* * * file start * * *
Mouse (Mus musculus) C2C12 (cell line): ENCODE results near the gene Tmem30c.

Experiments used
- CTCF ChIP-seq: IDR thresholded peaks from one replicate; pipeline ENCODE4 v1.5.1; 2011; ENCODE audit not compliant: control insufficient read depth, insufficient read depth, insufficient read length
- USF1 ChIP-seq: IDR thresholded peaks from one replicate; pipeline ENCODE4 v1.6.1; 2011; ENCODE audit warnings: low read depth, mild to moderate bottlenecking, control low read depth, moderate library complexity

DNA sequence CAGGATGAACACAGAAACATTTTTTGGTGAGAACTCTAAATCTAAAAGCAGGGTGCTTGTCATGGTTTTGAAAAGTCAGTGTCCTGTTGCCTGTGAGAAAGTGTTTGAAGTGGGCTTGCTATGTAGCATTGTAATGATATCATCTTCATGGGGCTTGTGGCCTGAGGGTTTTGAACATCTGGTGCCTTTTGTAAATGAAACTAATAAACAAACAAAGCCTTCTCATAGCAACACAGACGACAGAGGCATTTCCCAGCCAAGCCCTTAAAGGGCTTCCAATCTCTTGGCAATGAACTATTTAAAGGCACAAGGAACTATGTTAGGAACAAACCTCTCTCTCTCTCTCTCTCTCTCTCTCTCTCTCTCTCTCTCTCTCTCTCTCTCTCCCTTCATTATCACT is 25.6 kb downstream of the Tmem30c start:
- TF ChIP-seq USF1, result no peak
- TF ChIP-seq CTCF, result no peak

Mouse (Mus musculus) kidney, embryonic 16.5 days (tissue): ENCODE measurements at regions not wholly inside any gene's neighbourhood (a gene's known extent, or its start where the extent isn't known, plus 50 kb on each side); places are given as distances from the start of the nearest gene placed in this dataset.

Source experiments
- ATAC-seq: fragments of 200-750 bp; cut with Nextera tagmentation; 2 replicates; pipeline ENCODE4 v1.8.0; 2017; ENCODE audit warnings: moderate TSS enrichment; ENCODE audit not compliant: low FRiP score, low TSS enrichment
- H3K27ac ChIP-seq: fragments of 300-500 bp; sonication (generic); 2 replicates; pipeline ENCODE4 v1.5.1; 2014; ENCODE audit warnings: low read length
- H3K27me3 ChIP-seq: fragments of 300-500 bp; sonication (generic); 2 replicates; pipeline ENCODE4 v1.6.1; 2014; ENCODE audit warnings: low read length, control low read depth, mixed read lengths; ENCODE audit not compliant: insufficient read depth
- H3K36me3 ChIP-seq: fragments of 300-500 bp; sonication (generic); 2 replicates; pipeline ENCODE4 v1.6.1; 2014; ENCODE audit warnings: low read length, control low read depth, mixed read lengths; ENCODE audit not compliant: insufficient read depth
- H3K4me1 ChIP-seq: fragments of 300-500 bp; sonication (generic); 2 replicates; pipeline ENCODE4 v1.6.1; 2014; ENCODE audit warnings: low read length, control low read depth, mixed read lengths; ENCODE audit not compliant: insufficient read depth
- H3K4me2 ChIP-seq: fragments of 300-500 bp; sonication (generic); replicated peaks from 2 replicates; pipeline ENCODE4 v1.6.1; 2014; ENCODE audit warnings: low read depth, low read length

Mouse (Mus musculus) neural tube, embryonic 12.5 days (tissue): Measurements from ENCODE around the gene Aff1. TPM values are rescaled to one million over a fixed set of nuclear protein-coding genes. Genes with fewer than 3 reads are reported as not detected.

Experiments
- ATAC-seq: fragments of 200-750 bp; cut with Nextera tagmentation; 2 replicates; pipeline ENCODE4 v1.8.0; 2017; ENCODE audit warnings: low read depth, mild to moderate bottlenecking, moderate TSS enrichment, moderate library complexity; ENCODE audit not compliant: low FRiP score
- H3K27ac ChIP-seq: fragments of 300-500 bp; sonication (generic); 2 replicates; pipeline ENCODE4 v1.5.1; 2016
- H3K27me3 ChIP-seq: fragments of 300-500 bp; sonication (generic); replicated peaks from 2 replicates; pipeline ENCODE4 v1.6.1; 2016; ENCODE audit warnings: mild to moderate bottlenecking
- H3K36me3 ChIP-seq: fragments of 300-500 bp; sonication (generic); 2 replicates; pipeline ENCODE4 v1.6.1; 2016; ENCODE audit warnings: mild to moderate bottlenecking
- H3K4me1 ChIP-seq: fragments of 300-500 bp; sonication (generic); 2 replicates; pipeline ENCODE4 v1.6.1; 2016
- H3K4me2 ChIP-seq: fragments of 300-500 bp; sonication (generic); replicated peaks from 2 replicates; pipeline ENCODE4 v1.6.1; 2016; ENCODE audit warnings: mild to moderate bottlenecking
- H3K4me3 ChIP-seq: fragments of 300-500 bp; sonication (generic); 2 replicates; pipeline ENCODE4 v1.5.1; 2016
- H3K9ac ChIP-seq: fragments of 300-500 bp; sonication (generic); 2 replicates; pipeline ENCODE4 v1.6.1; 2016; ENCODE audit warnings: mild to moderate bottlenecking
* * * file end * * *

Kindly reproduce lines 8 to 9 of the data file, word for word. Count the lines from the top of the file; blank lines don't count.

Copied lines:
Mouse (Mus musculus) kidney, embryonic 16.5 days (tissue): ENCODE measurements at regions not wholly inside any gene's neighbourhood (a gene's known extent, or its start where the extent isn't known, plus 50 kb on each side); places are given as distances from the start of the nearest gene placed in this dataset.

Source experiments